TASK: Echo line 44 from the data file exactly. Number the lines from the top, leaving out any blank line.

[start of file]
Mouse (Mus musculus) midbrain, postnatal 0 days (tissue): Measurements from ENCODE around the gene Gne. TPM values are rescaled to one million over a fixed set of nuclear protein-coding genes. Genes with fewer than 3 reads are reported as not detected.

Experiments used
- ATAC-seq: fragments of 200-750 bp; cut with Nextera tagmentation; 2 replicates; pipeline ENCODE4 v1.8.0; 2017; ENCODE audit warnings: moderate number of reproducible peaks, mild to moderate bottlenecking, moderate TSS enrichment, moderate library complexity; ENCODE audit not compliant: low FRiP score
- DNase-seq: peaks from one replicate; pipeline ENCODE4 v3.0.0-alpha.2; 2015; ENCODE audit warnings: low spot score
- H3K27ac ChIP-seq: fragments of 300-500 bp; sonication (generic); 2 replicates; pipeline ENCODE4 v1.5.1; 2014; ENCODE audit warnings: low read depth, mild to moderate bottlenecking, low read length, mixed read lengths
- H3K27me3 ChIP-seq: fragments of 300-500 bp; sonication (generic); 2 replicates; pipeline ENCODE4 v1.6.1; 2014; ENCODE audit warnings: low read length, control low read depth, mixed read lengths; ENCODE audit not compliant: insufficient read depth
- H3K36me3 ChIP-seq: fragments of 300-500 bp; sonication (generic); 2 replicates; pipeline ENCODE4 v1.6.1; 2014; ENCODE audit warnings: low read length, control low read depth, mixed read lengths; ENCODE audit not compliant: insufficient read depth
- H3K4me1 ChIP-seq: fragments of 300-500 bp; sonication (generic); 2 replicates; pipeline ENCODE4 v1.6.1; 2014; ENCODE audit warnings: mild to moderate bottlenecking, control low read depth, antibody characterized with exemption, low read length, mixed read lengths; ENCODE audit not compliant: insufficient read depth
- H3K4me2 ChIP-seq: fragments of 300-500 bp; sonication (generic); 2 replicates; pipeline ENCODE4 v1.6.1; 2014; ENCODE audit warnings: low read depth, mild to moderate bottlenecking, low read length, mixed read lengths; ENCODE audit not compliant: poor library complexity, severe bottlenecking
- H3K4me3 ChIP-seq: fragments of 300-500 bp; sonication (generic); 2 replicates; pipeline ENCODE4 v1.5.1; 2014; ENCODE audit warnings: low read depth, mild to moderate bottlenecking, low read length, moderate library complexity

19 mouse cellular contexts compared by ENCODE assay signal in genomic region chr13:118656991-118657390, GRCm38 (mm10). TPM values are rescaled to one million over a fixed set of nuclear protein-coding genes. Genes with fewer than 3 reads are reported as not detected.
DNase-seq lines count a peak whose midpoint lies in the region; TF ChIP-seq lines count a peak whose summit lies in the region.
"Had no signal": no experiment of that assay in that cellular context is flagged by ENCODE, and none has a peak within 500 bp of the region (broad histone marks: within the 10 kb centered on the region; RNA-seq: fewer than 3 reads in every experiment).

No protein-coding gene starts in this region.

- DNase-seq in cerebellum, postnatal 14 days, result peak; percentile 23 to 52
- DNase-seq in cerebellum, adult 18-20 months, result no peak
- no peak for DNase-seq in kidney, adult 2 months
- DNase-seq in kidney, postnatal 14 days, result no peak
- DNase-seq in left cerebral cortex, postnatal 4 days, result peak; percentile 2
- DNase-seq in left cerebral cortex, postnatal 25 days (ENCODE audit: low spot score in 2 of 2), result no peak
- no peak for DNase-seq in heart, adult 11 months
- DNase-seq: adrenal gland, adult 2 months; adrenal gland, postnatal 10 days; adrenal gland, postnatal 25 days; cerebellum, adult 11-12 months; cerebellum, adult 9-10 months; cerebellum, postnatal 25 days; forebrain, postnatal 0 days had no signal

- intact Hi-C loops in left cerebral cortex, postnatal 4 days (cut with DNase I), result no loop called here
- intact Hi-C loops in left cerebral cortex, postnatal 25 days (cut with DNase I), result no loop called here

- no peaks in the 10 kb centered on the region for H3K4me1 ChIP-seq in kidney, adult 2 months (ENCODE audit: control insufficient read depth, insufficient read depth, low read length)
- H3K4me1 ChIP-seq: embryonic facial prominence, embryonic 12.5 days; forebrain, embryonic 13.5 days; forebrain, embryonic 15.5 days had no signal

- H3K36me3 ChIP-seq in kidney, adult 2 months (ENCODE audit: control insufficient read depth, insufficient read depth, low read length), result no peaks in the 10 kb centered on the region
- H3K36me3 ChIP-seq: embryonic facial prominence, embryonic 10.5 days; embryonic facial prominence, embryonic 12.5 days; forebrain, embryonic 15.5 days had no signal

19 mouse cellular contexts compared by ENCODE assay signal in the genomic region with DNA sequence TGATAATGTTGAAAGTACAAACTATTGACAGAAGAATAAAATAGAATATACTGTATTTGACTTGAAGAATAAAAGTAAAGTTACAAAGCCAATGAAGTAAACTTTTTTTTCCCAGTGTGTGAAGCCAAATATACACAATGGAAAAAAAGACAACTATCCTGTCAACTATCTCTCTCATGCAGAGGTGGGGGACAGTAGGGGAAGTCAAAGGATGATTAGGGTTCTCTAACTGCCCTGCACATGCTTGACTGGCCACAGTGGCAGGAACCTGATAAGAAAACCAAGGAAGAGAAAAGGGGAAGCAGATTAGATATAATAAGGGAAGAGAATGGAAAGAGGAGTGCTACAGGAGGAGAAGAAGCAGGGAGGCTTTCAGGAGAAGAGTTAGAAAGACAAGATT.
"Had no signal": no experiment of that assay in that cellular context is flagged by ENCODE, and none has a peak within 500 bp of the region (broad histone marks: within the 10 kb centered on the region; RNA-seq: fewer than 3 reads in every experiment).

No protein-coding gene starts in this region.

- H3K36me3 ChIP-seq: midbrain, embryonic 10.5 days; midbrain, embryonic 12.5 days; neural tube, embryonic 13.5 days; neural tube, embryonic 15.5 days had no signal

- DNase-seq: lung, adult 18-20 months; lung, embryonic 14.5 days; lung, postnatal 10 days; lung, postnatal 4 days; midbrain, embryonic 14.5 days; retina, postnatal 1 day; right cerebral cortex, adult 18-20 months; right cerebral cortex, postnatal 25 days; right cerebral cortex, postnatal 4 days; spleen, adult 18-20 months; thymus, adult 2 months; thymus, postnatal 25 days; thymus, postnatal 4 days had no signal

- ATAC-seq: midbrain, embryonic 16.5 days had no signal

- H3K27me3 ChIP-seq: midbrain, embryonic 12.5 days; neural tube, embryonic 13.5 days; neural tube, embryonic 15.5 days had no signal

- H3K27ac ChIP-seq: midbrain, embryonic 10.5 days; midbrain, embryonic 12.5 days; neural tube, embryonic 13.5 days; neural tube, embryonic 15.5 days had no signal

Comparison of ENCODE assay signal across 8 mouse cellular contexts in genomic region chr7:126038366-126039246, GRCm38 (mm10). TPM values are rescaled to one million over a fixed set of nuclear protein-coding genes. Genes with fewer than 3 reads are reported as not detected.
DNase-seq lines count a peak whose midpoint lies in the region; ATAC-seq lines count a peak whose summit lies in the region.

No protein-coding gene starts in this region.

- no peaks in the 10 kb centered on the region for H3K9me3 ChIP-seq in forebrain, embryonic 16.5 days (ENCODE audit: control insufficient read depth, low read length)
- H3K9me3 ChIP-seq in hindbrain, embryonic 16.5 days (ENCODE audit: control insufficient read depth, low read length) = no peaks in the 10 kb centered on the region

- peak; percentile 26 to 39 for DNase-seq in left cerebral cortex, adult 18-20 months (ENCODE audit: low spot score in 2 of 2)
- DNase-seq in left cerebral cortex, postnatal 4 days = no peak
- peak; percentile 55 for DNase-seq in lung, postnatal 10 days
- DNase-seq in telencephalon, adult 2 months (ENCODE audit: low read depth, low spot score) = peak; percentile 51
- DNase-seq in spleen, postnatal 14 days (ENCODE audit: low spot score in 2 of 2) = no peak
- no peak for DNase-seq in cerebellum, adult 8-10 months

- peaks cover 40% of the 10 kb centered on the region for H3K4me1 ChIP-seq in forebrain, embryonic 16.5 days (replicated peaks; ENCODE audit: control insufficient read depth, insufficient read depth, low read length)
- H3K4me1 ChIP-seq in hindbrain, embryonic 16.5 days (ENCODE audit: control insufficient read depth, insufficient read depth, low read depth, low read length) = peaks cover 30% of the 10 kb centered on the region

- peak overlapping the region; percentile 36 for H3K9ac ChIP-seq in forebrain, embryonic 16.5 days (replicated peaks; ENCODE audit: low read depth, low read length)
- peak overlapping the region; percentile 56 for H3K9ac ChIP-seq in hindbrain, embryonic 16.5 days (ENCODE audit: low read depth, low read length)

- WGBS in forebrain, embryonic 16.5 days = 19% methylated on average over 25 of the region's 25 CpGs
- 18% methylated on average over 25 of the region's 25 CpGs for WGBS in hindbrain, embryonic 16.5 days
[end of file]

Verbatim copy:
- peak; percentile 55 for DNase-seq in lung, postnatal 10 days